Claudia Rosett Speaks on Iran and the UN

April 15, 2013
4:00 am -

Event Description

‘Iran at the UN: An Underreported Game of Influence’

SPEAKER: Claudia Rosett, Journalist-in-Residence at the Foundation for Defence of Democracies

TIME: 6 – 7pm, Monday 15th April 2013

VENUE: Committee Room 20, House of Commons, London, SW1A 0AA

As allegations of human rights violations and an expanding nuclear program have piled up against Iran, the international community’s response thus far has been limited to sanctions. While many cheer the claimed crippling effect of these sanctions, very few have looked into the influence Iran has within the international organizations that designed them. Within the framework of the United Nations, Iran has positioned itself extraordinarily well by using its oil trade as leverage, securing seats on key agencies and boards, including at the head of the second-largest voting bloc in the General Assembly – the 120-member Non-Aligned Movement.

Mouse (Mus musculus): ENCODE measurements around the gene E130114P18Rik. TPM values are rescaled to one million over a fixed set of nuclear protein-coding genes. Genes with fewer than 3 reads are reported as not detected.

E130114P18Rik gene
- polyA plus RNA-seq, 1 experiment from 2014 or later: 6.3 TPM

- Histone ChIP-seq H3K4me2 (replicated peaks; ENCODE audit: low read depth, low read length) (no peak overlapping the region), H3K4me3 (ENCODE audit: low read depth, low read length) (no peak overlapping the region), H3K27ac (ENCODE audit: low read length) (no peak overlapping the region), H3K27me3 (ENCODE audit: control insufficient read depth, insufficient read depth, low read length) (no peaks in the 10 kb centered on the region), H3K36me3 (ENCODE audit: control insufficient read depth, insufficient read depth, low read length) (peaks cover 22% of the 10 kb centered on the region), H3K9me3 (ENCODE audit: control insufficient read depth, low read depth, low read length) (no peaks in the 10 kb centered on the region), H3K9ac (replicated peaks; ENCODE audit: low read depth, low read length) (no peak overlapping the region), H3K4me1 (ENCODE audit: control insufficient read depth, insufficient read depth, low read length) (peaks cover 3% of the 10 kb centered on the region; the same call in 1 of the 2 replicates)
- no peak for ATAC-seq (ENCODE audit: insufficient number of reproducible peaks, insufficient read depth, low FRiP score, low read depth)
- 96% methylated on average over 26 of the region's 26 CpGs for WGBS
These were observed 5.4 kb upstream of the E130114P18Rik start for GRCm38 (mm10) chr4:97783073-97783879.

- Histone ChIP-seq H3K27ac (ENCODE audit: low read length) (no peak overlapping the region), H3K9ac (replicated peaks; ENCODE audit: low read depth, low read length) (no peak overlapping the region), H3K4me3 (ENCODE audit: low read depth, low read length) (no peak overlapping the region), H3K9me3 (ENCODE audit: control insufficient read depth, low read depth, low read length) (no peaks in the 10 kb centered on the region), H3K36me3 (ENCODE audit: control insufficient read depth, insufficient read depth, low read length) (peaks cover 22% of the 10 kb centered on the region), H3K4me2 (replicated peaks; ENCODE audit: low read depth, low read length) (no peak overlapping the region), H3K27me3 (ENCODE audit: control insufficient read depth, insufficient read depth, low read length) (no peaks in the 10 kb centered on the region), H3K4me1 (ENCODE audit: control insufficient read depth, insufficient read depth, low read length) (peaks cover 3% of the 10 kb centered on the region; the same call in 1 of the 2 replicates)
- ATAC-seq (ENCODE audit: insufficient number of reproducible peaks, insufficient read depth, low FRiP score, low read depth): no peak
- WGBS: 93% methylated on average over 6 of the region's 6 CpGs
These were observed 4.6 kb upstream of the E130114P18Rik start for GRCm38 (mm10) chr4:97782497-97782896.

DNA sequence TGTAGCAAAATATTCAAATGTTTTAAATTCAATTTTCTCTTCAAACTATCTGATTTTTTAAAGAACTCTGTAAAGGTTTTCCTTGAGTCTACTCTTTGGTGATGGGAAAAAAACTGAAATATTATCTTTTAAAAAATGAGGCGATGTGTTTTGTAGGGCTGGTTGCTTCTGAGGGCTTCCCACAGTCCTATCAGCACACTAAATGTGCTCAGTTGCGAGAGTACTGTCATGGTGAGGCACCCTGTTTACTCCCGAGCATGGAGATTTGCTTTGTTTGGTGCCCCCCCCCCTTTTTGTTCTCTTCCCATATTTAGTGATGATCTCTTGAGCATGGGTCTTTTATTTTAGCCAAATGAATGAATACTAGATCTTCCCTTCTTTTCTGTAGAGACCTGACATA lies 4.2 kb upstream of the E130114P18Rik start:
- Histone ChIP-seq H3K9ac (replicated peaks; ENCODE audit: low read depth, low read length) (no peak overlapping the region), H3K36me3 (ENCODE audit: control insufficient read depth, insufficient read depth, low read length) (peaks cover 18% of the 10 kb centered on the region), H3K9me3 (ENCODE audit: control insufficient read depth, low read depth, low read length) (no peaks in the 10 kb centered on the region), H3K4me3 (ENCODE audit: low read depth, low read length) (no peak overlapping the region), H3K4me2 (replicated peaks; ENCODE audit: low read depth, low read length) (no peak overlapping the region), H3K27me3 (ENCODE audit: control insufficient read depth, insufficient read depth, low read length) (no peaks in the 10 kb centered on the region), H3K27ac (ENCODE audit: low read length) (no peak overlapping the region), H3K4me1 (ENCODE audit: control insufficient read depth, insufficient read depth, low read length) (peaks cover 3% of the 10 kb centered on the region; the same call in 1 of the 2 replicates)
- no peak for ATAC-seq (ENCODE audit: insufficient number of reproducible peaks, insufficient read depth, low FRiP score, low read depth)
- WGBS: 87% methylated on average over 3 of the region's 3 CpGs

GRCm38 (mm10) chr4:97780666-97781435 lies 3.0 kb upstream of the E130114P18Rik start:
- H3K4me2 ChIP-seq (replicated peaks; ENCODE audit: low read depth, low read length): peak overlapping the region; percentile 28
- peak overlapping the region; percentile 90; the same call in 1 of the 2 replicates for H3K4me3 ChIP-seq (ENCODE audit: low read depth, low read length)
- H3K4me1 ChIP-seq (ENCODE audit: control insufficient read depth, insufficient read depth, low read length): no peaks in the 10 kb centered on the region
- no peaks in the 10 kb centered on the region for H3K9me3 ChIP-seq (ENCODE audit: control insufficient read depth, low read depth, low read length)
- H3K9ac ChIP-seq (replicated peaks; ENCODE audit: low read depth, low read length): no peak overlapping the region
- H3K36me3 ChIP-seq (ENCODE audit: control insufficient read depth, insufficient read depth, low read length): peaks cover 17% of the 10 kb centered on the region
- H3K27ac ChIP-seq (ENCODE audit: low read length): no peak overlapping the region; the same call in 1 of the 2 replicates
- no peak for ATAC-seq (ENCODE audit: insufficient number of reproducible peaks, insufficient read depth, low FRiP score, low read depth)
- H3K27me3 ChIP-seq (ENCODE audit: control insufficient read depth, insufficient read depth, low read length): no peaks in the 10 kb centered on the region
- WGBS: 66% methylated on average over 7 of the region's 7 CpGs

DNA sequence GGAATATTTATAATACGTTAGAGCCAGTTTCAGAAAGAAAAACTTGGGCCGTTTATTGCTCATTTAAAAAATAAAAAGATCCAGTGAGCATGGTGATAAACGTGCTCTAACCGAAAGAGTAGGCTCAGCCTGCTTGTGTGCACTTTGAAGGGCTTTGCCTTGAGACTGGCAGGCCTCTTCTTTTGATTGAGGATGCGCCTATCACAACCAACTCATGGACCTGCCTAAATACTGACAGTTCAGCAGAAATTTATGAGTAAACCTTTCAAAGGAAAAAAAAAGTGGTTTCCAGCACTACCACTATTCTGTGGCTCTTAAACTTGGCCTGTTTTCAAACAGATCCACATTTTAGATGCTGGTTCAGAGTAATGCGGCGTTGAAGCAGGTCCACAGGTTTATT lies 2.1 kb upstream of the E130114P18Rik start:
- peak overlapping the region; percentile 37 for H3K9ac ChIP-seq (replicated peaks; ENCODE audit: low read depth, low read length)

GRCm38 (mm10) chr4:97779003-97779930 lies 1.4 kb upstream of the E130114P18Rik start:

Should the United Nations’ stance on participation by members under sanctions be re-examined? Has Iran been successful at influencing the debate over its sanctions by using strategic placements on various agencies and other such bodies to its advantage? If sanctions are our only alternative other than armed intervention, then it is crucial to examine Iran’s role in shaping those sanctions.

By kind invitation of Bob Blackman MP, The Henry Jackson Society is pleased to invite you to a discussion with Claudia Rosett, Journalist-in-Residence with the Foundation for Defence of Democracies, where she heads the Investigative Reporting Project. Bringing important insights to the table from her investigative reporting, Rosett will shed light on the often overlooked reality of Iran’s status as a powerhouse at the UN. She will demonstrate just how deep Iran’s influence goes – from heading the Non-Aligned Movement to having seats on bodies like the UN Commission on the Status of Women and Unicef, despite their abhorrent records on both women’s and children’s issues – and how they have managed to get where they are while contributing relatively little to the UN’s expenses.


International Organizations Iran Iran Human Rights Iran Nuclear